Now it took a few more months for me to plunge into the whirlwind that is international adoption, but with those words I took a leap of faith and decided to pursue life as a single parent. I didn’t know it at the time, but it was the best decision I have ever made.

Over the next year, I did my research on adoption-domestic or international?, what country program?, what agency?, how did other working moms, especially single moms adopt and survive?, “yikes, could I really do this and be enough for any child?”

I did talk to friends who had adopted, including another single mom (of three internationally adopted children). I prayed and prayed about proceeding and sought out the support of my family and friends. I “interviewed” several agencies and consulted with an international adoption pediatrician. I decided on and applied to an agency in December of 2011-All God’s Children International or AGCI. Pulling all this information together and saying more prayers, I decided that the China special needs/special focus program was right for me. Of course I was apprehensive about the term “special needs” until I learned what that really meant in the adoption world. I was somewhat relieved that “special needs” in another country were often manageable needs in the US.

So in the summer of 2012,I started working on the medical conditions adoption forms to determine what conditions I was open to. CP or Cerebral Palsy was a condition I was very familiar with. As a neonatal nurse for over 20 years, I was well aware of the medical aspects of CP and the ongoing care and management families and children faced for years to come. I understood that CP was the result of irreversible brain damage and that often it is years before a family knew exactly how the damage impacted their child. I knew CP is not curable, yet is not fatal or progressive, and that with the right balance of therapy and treatments, a child with CP could thrive, regardless of the severity. I knew the resources to access and the services that were needed. I had trusted friends and colleagues at a top pediatric hospital to consult with and to answer any of my questions. I also had good people surrounding me to be my honest sounding board to help support me during my decision making process. Because of all this background and support, I felt very well-prepared and comfortable with adopting a child with mild to moderate CP.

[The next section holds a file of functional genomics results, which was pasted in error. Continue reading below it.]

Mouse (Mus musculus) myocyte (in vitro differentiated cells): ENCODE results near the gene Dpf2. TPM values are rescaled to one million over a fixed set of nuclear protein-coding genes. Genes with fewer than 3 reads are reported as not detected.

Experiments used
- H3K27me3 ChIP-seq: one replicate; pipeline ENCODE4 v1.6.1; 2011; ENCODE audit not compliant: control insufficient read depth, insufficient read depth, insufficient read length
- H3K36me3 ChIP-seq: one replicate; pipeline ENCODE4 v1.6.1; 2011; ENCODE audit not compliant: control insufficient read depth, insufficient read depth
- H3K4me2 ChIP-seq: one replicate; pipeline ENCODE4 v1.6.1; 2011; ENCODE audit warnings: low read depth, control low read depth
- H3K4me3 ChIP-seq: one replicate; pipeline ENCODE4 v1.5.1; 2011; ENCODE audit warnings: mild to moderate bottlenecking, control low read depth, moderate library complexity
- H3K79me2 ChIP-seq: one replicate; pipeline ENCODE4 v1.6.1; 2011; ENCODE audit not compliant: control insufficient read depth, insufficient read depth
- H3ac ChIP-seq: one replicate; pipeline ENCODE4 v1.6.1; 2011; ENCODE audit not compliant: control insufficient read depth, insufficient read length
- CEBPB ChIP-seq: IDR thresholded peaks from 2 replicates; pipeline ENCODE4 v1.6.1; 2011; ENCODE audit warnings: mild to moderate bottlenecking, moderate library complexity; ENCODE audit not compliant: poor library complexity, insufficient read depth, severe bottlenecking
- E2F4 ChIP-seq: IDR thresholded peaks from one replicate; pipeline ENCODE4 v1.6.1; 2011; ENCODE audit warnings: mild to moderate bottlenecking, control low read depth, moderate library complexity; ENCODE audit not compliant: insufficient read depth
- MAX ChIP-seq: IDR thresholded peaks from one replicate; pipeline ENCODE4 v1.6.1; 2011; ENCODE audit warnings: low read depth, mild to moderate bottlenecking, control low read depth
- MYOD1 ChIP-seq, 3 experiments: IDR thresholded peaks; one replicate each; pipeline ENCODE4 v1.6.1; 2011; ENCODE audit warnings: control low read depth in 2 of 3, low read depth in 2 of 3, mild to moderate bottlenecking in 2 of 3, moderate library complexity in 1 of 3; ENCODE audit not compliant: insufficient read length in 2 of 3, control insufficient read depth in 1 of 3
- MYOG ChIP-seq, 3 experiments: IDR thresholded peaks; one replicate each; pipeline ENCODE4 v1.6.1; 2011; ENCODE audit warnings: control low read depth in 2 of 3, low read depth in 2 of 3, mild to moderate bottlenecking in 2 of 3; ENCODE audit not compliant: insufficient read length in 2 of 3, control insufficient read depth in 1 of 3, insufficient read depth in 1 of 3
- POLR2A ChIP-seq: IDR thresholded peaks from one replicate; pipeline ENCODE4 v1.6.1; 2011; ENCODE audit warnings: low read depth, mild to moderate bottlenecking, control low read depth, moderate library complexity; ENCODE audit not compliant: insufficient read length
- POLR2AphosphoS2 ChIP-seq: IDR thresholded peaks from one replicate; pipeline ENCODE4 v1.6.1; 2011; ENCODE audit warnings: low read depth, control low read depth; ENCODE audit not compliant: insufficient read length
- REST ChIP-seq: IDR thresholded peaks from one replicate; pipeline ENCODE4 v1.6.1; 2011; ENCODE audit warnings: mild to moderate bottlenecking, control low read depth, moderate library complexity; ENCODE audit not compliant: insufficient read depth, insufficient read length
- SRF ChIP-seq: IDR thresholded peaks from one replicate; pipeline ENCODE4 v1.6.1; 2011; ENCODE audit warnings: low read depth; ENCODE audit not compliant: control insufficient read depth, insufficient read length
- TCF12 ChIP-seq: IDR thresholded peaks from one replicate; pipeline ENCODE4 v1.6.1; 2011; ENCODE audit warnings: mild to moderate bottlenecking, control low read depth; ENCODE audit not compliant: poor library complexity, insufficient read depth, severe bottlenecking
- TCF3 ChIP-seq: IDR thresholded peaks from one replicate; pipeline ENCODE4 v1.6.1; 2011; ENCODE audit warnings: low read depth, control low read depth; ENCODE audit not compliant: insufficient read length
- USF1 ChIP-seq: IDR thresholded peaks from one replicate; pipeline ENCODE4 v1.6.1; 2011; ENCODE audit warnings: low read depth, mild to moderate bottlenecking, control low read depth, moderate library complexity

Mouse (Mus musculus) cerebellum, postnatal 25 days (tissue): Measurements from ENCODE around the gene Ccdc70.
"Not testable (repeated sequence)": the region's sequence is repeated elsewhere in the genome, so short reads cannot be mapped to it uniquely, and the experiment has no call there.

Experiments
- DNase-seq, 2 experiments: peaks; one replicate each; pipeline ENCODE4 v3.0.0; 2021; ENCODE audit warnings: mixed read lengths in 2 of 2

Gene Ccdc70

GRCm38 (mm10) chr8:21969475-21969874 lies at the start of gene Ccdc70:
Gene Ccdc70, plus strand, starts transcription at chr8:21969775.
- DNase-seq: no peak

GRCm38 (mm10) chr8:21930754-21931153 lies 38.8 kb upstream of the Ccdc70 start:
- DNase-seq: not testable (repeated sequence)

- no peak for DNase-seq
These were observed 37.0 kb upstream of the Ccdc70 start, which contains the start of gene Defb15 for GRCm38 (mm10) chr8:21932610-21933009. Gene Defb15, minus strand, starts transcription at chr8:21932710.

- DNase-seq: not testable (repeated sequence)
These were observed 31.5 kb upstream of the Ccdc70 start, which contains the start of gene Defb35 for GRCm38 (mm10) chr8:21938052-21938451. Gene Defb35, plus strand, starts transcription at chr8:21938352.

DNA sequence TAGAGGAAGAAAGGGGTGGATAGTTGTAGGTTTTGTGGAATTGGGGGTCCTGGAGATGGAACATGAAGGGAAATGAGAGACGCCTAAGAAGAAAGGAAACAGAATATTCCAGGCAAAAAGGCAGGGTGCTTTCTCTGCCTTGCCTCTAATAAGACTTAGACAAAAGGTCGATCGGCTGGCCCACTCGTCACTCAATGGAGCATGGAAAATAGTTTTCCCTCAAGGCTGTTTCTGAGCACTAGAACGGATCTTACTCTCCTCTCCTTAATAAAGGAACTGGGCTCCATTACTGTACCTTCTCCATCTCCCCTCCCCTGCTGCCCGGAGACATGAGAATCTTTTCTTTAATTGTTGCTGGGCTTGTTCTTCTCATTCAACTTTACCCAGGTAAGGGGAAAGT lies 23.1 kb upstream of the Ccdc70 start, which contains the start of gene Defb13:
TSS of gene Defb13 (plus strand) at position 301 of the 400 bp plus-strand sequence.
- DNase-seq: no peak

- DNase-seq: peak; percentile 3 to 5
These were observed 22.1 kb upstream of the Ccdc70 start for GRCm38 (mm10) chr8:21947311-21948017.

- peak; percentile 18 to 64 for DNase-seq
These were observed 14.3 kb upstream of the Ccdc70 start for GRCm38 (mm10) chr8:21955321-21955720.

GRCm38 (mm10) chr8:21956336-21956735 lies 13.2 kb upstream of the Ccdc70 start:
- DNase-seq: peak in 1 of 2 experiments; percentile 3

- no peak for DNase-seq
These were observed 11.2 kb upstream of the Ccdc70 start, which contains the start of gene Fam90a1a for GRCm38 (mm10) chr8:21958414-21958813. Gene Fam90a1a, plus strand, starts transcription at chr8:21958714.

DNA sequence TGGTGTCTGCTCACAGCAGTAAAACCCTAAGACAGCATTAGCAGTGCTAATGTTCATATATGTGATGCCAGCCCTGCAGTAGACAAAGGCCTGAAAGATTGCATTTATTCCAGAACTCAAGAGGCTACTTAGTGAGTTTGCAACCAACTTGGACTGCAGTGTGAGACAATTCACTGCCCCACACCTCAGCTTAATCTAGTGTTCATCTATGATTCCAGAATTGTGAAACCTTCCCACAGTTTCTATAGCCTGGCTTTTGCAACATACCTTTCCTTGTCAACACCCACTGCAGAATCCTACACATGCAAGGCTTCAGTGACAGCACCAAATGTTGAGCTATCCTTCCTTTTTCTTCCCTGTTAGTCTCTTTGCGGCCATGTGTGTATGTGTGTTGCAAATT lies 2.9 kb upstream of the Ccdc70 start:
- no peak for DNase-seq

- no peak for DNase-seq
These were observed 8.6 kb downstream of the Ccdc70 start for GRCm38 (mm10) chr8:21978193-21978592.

So fast forward a few months and several approvals later…in mid to late November, a sweet little face of this cute little girl caught my eye on the waiting child list. Then December 5, 2012, I said “yes” to a seemingly feisty and beautiful little girl with right sided hemiplegia. This meant her muscle control and strength on the right side of her body was impacted. I also learned that she was abandoned at an estimated 6 months of age, very tiny for her age and had grieved heavily when she was first at the orphanage. This told me she was loved and loved back, because of the sadness she felt at such a young age. As time went on, she began to trust her caregivers, ate well, built attachments to her nannies, grew in height and weight, and tended to cause a ruckus until she got what the attention she wanted or she didn’t get what she wanted. My girl was a strong, fierce survivor. From her records, she was able to walk and say a few words, had ongoing weakness in her right arm/hand and leg, and ate and slept well. I was lucky to receive videos of her, she indeed was mobile, but dragged her leg, and there was little movement of her right arm/hand. Yet in her eyes and in her smile, I could see her funny, feisty personality.

On June 17, 2013, I met a scared and sullen little girl in a hot civil affairs office in Nanjing, Jiangsu, China. Along with my sister and now super A’Yi, we welcomed Mila Rose Huimin deCastro into our family and hearts. But “Min Min” as she was called by the orphanage nannies and staff-the only people she has known for two years-was so sad and so uncertain about what was happening. She took the cookies we offered and went through the motions, then reluctantly left with two strangers and one sweet lady (our guide Melody) who could actually speak to her. It took a few hours and discovery of some toys that finally made her smile back and hold eye contact with me…but it was the beginning of a beautiful journey, when an orphan from Jiangsu province became a daughter, a niece, a granddaughter, a cousin, and a little girl soon to call Kentucky her home, so loved and so celebrated.

Three years later, Mila Rose (and she will correct anyone who calls her anything but Mila or Mila Rose) continues to be funny and feisty. She is also stubborn, tenacious, strong-willed, quirky, goofy, loving, energetic, and dramatic. This girl has accomplished so much in three years…learned a new language, learned to walk, talk, use her hands and arms all differently, endured “yucky” injections to help her muscles move better, learned adaptive skills to accomplish daily activities, “graduated” from pre-K to Kindergarten, learned to take the bus, learned to swim, ski, tap dance, and ballet dance, learned to be a daughter and friend, learned to love and trust…just to name a few things. She has also taught me to love beyond what I ever thought was possible, to be a mom first and foremost, to work less and to be present in life more, to always say yes to “one more hug and one more kiss each morning”, and to witness what real courage it takes to open up your heart to love and trust another person.